Save the Illinois River, Inc.
24369 E 757 Rd.
Tahlequah, OK 74464-1949
(918) 284-9440

[Archived] A court is asked to expand the state's lawsuit against the industry.

| LAWSUITS | April 21, 2017


A court is asked to expand the state's lawsuit against the industry.


OKLAHOMA CITY -- Attorneys for several poultry companies sued by Oklahoma Attorney General Drew Edmondson for polluting the Illinois River watershed filed documents Tuesday asking a federal court to expand the lawsuit to include 161 towns, companies and other non-poultry entities.
In addition to the towns of Tahlequah, Westville and Watts, the potential new parties include marinas, resorts, recreational vehicle parks, nurseries, real estate developments, dairies, farms and other businesses and numerous individuals.


"It is unfortunate that this step was necessary," said Janet Wilkerson, spokeswoman for the poultry companies. "But the attorney general is seeking to hold the poultry industry 100 percent liable for all of man's and nature's influences in the Illinois watershed, while turning a blind eye to what is really occurring."


Edmondson contends that 14 poultry companies are polluting the watershed with runoff tainted by phosphorus-laden chicken litter. He alleges that runoff from improperly dumped and stored chicken litter is polluting streams and lakes.


Edmondson says the companies are violating the federal


Comprehensive Environmental Response Compensation and Liability Act, nuisance and trespass laws and environmental and agricultural codes.
He is also asking for an injunction barring application of chicken litter as a fertilizer.


Late Monday, the poultry companies asked the U.S. District Court for the Northern District of Oklahoma in Tulsa to dismiss Edmondson's lawsuit.


Wilkerson said the poultry companies have been following state laws and regulations regarding the use of such substances.


"Singling us out in a lawsuit is driven by pure politics and the greed of trial lawyers," said Wilkerson, who termed Edmondson's action "ridiculous." "Not one state or federal regulatory agency has found that the companies or independent poultry farmers are threatening or harming Oklahoma's natural resources."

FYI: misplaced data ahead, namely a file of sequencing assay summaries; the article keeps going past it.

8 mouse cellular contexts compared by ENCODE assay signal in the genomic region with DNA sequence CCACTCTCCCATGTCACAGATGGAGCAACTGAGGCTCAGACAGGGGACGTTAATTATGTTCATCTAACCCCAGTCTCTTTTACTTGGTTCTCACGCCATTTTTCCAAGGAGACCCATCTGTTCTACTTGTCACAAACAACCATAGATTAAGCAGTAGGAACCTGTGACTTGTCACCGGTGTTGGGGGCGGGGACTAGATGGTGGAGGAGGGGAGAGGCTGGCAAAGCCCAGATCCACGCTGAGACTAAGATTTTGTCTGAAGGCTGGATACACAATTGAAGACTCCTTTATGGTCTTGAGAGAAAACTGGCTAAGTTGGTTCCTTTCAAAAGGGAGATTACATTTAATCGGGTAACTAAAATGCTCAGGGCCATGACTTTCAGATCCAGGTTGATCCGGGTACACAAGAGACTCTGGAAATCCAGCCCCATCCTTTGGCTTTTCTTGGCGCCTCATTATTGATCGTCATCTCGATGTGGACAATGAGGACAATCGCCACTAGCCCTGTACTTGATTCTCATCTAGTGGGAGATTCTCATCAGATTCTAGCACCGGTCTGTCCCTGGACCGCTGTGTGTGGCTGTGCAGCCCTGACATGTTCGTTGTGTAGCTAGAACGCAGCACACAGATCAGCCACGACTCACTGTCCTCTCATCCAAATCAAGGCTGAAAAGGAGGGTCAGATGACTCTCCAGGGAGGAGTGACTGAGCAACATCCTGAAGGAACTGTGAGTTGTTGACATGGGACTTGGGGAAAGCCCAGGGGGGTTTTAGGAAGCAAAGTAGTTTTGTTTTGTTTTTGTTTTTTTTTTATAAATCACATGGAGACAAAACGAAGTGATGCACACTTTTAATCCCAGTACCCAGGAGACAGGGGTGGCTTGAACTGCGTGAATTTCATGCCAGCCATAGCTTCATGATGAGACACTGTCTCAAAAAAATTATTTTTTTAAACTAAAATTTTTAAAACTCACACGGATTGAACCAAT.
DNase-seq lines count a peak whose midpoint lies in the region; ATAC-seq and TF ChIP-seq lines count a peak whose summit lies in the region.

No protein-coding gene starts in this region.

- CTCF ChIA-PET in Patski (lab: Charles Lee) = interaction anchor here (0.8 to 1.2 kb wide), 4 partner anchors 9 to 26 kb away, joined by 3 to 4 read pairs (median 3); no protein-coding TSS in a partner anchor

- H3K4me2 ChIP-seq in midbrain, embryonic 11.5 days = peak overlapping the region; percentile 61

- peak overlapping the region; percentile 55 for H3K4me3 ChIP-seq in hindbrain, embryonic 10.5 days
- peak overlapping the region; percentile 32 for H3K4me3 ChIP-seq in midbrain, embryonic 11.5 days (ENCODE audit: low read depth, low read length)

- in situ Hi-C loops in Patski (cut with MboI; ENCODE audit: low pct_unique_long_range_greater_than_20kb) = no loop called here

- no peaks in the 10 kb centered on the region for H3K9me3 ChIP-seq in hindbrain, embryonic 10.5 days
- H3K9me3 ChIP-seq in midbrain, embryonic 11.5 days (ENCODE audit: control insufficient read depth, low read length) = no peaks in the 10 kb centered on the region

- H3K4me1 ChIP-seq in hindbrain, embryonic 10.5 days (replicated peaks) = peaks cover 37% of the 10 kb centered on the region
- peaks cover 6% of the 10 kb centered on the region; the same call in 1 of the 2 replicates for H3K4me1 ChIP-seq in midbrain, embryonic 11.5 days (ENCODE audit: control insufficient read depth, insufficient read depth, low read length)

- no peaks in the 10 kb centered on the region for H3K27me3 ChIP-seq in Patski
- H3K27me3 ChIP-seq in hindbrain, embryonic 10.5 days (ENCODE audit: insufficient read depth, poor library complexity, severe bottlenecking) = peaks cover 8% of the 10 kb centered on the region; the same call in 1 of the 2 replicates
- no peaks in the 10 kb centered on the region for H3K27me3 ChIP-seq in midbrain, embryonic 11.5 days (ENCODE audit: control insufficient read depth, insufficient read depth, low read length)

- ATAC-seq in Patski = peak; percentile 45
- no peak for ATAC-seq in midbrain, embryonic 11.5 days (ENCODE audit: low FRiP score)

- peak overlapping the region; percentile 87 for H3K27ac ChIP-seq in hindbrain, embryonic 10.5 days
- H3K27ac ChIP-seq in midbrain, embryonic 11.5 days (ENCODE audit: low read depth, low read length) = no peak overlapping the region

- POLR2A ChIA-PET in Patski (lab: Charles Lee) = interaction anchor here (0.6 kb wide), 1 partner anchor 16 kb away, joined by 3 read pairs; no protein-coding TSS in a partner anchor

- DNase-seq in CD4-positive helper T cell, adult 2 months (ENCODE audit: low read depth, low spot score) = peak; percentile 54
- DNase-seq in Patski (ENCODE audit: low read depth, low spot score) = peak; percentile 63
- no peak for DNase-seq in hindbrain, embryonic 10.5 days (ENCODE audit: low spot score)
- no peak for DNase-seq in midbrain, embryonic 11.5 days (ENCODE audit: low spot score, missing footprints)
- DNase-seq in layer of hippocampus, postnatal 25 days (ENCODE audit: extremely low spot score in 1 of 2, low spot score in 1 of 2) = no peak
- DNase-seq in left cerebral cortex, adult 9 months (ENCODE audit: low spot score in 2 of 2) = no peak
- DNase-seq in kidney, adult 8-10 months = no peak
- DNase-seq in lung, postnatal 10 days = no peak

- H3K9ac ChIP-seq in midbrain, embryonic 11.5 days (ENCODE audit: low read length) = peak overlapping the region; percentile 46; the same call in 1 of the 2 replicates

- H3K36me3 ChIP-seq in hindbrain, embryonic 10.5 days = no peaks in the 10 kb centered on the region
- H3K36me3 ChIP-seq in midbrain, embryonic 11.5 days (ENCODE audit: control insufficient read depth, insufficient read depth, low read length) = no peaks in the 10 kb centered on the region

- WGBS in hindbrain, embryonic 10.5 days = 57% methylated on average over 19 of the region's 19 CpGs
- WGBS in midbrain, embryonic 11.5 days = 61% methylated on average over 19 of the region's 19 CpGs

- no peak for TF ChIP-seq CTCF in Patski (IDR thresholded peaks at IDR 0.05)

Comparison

The new court filings contend that Edmondson has chosen to ignore laws enacted by Oklahoma and Arkansas, with which the industry in complying.


Poultry company attorneys also argue that Edmondson is disregarding the supremacy of federal law by trying to reach across state borders to regulate commerce in neighboring Arkansas.


The poultry companies argue that the nutrients found in chicken litter have led to its long-standing, legal use as a fertilizer, and are not hazardous substances covered by the federal laws cited in Edmondson's lawsuit.


If state policy needs to be changed, said Wilkerson, it should be tackled by the Legislature, not the attorney general.


In a written statement, Edmondson called the attempt to pull 161 private and public entities into the lawsuit a stunt aimed at applying political pressure to his office.


"Poultry is the major source of pollution in the watershed," Edmondson said. "The industry can blame golf courses or nurseries or homeowners with septic tanks, but in an area where chickens far outnumber people, it's clear who's muddying the waters."


Edmondson also questioned why all the new third-party defendants are located in Oklahoma.


"Half the watershed is in Arkansas, but according to the poultry companies, only the Oklahoma side is responsible for the pollution," he said. "The poultry industry has declared war on eastern Oklahoma, and they've just taken hostages."


Edmondson said the industry is arguing on one hand that no laws have been broken, on the other that if there is pollution, they are not the only ones committing it.


"This is yet another attempt by the industry to lay blame everywhere but where it belongs, squarely on the shoulders of the Arkansas poultry industry," he said.